Blueberry recipes often call for a specific number of cups of berries. Fresh blueberries, however, are usually sold in pint or quart containers. When shopping, keep in mind that a pint of blueberries equals two cups and a quart equals four cups.
The pigment that gives blueberries their luscious blue tint may shift during cooking. Lemon juice, vinegar, and other acids may change the berries’ color from blue to red. If the recipe is too alkaline – for example, if hard water or too much baking soda is used – the yellow pigments, anthoxanthins, in blueberries can turn them a greenish blue. If a color shift occurs when you cook with blueberries, make a note of the change and try adjusting the acids and alkalis the next time you prepare that recipe.
Did you ever eat a blueberry muffin or pancake that was blue through and through? The batter turns blue when blueberries are added before all the other ingredients are blended or when the batter is stirred to briskly. For golden brown blueberry muffins sans blue streaks, gently stir in the blueberries after all the other ingredients are blended. When it comes to pancakes or waffles, pour the batter onto the griddle, then add the blueberries.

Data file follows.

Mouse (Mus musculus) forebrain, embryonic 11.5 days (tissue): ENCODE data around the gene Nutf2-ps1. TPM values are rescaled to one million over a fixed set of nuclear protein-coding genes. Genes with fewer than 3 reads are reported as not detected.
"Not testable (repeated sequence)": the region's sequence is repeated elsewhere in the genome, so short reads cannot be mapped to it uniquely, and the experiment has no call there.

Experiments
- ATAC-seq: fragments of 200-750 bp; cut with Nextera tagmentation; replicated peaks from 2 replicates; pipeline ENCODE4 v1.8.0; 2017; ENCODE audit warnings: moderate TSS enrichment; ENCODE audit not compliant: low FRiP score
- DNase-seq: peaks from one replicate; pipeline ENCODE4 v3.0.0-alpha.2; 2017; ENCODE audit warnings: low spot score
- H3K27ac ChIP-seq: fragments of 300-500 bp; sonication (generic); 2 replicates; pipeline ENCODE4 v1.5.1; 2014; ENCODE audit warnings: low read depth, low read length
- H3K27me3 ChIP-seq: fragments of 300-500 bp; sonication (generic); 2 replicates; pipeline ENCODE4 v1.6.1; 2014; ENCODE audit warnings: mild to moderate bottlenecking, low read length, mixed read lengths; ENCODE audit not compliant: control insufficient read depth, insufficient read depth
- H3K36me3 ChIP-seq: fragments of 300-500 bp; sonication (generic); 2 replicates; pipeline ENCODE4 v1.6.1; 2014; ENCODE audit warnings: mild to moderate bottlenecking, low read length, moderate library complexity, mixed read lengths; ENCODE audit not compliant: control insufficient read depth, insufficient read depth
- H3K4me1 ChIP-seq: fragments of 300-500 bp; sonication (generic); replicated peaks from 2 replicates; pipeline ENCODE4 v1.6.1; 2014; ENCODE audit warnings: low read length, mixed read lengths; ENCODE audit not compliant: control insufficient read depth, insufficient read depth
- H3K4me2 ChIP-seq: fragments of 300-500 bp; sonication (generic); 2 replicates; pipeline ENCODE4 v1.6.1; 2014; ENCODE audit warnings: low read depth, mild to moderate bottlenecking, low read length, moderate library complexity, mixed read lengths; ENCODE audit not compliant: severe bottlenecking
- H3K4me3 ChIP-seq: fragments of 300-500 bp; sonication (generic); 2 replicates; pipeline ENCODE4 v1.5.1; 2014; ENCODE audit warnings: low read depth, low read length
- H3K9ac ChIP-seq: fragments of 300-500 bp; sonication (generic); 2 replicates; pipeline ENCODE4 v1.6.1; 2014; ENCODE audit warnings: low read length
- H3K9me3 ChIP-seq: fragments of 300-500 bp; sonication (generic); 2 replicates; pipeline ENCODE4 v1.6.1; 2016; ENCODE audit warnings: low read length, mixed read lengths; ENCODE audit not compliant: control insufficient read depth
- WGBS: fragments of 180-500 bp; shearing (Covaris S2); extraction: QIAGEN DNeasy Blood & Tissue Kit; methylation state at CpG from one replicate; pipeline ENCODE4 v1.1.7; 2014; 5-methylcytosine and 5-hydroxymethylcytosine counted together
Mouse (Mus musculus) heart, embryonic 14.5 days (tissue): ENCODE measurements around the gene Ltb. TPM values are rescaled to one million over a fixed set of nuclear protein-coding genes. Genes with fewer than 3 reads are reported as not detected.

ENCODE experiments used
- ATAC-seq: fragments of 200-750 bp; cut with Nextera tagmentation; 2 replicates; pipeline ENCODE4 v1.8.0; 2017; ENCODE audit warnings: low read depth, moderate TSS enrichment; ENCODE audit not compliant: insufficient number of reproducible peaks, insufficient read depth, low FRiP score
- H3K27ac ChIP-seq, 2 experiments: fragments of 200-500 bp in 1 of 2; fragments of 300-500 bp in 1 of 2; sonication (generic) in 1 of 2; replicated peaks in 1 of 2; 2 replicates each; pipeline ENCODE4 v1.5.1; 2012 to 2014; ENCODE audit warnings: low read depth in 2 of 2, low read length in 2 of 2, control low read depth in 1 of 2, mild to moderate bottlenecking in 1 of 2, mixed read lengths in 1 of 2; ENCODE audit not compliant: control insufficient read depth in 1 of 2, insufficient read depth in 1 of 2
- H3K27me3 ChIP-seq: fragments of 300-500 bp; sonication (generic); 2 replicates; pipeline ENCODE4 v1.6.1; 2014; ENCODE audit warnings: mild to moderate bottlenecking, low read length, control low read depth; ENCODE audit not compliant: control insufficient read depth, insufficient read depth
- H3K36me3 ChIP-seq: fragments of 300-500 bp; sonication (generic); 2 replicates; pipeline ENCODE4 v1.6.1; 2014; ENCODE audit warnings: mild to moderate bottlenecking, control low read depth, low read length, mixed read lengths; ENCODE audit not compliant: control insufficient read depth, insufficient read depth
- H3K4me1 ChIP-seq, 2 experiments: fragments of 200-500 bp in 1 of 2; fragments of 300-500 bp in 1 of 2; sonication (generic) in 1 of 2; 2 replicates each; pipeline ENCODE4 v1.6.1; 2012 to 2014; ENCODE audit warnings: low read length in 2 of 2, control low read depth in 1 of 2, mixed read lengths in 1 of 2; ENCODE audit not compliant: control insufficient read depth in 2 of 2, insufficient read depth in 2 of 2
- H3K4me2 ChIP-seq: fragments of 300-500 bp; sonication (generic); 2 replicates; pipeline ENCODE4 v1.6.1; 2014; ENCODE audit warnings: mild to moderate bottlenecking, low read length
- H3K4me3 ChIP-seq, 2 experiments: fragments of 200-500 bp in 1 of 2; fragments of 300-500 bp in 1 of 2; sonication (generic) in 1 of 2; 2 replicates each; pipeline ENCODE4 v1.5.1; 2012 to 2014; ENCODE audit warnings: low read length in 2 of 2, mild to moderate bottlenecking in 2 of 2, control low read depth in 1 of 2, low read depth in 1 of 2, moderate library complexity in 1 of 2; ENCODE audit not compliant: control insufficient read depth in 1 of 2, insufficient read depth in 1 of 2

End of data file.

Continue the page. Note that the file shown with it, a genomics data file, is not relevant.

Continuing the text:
Blueberries are delicious plain or fancy. A super-easy way to enjoy this all-American fruit is just to grab a handful! It’s a snap to toss these delectable spheres into cereal, add them to muffins, or blend them with yogurt to make a smoothie. They’re a sure-fire hit in the Blue-Nana Stuffed French Toast and Blueberry Orange Sauce. No matter how you serve them, blueberries are a delicious way to pump up the nutrients in your diet!